load. We will put one on a UCB flash drive called eecs194.
Browset to that one or to where it is copied on your local disk.
- In the VM, after linux boots login as username: eecs194 with
Looks like a Linux machine, doesn't it?
- Run a terminal in your VM
(Applications/Accessories/Terminal). It will give you a
click-thru EULA for the LoWPAN networking tools that are built into
- To look at its network
- What is its eth1 ip address? Local loop back?
- ping the VM from windows.
- ping the windows from the VM.
- Try out a few other network applications between the two:
tracert, netstat, route.
Here is what is going on. A "virtual ethernet" connects the
native machine and the virtual linux machine. Both are sitting
a "virtual NAT" (Network Address Translation) much like the cable or
router/firewall/NAT that you have at home. The "uplink" of the
is back through the windows machine, so it all lives behind a single
- Notice that one or the other machine is active at a time.
determines which machine gets key strokes and clicks, as well as other
including the USB.
- Notice also that your virtual machine is configured to run IPv6,
newest suite of internet protocols, in addition to IPv4. IPv6 was
to support billions and billions of IP devices. Notice how
the addresses are.
The 192.168.116.00 virtual ethernet is a private network, in that it is not
directly accessible from other parts of the internet. That's why
we can make up the addresses and they don't have to be unique.
Communication outside this network looks as if it came from the
18.104.22.168 "global" ip address.
Network Applications and Services
There are basically two kinds of network applications: remote
terminals and services. Let's play a little with both. The
classic remote terminal is telnet.
Its more modern, more
is SSH. In either case,
you are issuing
directly to the remote operating system (through the shell) and just
the terminal IO across the network. This is very
handy. You can use it wihtin scripts. You can try things
out by hand.
This is how you move files over the (virtual) network between the
windows and linux machines. Just like a network, isn't it.
- On the windows side, SSH into
the linux VM.
- Run the SSH secure file transfer client and connect to your
You could try
to go the other way, but you'd probably find that the windows side is
not running a remote shell service.
The more general case is services.
In fact, your remote terminal is
invoking the remote shell service. Ping is communicating with the
remote ICMP echo service implemented within the network stack.
Your browser comnunicates with the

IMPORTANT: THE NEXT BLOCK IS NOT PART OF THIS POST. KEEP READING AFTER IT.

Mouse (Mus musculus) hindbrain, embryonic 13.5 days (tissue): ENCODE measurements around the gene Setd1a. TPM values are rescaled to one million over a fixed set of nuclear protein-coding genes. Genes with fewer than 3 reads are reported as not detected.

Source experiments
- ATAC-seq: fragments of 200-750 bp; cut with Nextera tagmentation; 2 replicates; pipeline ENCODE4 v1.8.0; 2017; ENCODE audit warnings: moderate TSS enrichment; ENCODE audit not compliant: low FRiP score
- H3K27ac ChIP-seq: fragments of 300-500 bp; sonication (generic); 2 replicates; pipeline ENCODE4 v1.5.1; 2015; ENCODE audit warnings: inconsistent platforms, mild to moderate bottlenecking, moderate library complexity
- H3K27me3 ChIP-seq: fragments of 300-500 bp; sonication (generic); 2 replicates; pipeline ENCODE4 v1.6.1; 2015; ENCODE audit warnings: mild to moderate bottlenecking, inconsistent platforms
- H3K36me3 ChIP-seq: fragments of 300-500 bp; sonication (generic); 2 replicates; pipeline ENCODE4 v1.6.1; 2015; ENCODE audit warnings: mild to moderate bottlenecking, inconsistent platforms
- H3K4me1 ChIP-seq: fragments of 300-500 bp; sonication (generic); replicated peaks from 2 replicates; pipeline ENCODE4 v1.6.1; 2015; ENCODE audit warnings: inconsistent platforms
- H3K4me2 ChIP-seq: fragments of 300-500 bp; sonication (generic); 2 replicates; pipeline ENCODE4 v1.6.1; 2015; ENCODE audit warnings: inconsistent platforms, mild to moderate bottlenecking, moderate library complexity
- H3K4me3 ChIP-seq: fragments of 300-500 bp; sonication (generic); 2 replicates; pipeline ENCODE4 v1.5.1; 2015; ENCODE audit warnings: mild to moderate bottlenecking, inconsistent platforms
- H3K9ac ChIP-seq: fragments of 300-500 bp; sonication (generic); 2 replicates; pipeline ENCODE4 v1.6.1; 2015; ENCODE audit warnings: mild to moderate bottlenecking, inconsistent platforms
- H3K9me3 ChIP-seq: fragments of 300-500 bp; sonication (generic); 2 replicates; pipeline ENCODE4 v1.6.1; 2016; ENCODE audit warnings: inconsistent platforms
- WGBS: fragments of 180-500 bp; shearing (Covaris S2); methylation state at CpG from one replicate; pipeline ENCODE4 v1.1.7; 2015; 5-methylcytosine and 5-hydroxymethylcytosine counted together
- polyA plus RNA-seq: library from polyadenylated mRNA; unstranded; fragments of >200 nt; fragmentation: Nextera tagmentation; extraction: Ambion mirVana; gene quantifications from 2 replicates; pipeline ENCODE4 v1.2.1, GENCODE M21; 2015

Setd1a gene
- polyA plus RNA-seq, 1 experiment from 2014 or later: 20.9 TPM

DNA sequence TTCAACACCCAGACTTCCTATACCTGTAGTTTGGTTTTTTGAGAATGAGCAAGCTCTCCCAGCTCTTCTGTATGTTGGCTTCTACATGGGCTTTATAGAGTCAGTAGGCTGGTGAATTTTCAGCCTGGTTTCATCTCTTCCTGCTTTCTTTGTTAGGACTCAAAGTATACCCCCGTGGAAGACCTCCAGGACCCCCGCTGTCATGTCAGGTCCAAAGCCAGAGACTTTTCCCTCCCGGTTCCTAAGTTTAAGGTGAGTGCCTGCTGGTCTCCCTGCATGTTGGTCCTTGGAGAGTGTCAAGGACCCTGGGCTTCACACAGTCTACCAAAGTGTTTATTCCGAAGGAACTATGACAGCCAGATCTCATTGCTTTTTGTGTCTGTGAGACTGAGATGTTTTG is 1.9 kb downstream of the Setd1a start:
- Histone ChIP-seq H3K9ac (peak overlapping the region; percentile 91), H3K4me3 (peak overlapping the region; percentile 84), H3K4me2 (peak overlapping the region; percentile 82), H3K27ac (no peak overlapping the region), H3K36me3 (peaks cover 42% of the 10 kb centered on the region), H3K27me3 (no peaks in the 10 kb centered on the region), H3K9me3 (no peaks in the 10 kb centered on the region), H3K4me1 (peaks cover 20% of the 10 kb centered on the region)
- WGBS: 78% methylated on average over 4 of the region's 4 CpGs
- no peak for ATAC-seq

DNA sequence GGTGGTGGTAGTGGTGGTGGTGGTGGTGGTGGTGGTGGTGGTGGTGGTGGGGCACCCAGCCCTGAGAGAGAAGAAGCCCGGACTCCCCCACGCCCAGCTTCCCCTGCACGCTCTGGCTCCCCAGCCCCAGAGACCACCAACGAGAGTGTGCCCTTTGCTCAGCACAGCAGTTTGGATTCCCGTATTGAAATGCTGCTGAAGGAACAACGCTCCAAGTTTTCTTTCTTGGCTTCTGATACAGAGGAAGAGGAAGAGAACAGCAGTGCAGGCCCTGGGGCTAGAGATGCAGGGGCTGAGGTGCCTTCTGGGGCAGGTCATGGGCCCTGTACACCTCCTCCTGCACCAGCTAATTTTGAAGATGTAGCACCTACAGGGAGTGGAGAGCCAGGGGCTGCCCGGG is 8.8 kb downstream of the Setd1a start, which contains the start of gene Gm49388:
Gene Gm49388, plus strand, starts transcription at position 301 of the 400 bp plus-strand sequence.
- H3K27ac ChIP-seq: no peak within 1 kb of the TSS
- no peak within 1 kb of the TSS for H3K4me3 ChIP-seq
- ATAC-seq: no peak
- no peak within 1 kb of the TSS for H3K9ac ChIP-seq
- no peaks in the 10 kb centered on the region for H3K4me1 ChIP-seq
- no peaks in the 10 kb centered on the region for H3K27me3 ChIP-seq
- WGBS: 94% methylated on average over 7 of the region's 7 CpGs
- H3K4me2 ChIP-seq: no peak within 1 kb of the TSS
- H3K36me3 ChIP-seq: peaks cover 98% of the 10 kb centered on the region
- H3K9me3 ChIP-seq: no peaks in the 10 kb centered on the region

remote HTTP server (i.e., the web server on port 80). Your file
transfer client works in tandem with a file transfer service.
In fact, let's use telnet to connect to the HTTP port, issue the GET
request to the server, and display the sequence of (HTML) characters
that come back.
- telnet -nologin inst.eecs.berkeley.edu 80
Here's another general purpose networking application - nc
(netcat). Some call it the swiss army knife of networking.
It pretty much just opens a tcp or udp socket to an
ip address and port and transfers data. For example, if on a
machine with ip address
XYZ you run nc
-l 7171 it will start listening on port 7171. On another
machine, such as your linux vm run nc
XYZ 7171. What you type in to nc will appear on the listening
side. It is a simple tool to get at low level networking without
programming. (We'll do some of too in just a little bit.)
- nc inst.eecs.berkeley.edu 80
We are going to use the (virtual) linux machine as an IP router
supports a new kind of wireless link for embedded applications -
- Low Power Wireless Personal Area Network). First, let's
understand a little bit about this new class of network embedded
Berkeley TelosB Mote
The physical LoWPAN interface is going to be provided by a Berkeley
Mote, shown below. This was the sixth in the series of UCB motes.
were done as open source hardware, so the details are on line and
are manufactured by numerous companies around the world. We will
using the newest generation mote, called EPIC,
the course. But today we'll use Telos. Both Telos and EPIC
a CC2420 2.4 GHz IEEE 802.15.4 radio supported by a TI MSP430
and flash. Telos plugs directly into a USB port and has on-board
for a variety of environmental sensors. The antenna is embedded
in the PCB.
You have a Berkeley telos mote that contains IEEE 802.15.4 NIC
firmware provided by Arch Rock.
It is the one with no battery pack attached.
This is a new link. You are familiar with IEEE 802.3
and IEEE 802.11
This interface is a new wireless communication standard, IEEE 802.15.4.
recently became an IP link using the 6LoWPAN
We'll learn a lot more about this later. Today, we'll get some
- With the virtual machine active, plug
your UCB TelosB NIC into
USB slot. (The VM needs to be active so the device will be
to the linux side, rather than the windows side.)
- In the VM run motelist
until you see the device show up.
- Run ifconfig.
Notice that you have a new tun0 interface.
With WiFi you configure your network link by setting the SSID,
channel and the security key. Optionally, you may set various
other link level
features. Similarly, IEEE 802.15.4 support a number of
In the 2.4 GHz spectrum these are 11 - 26. In addition, a logical
shares a PANID and an AES128 key.
In this tutorial each group will have a private LoWPAN subnet -
- Your LoWPAN router provides a simple web management interface
similar to what you find on a WiFi router.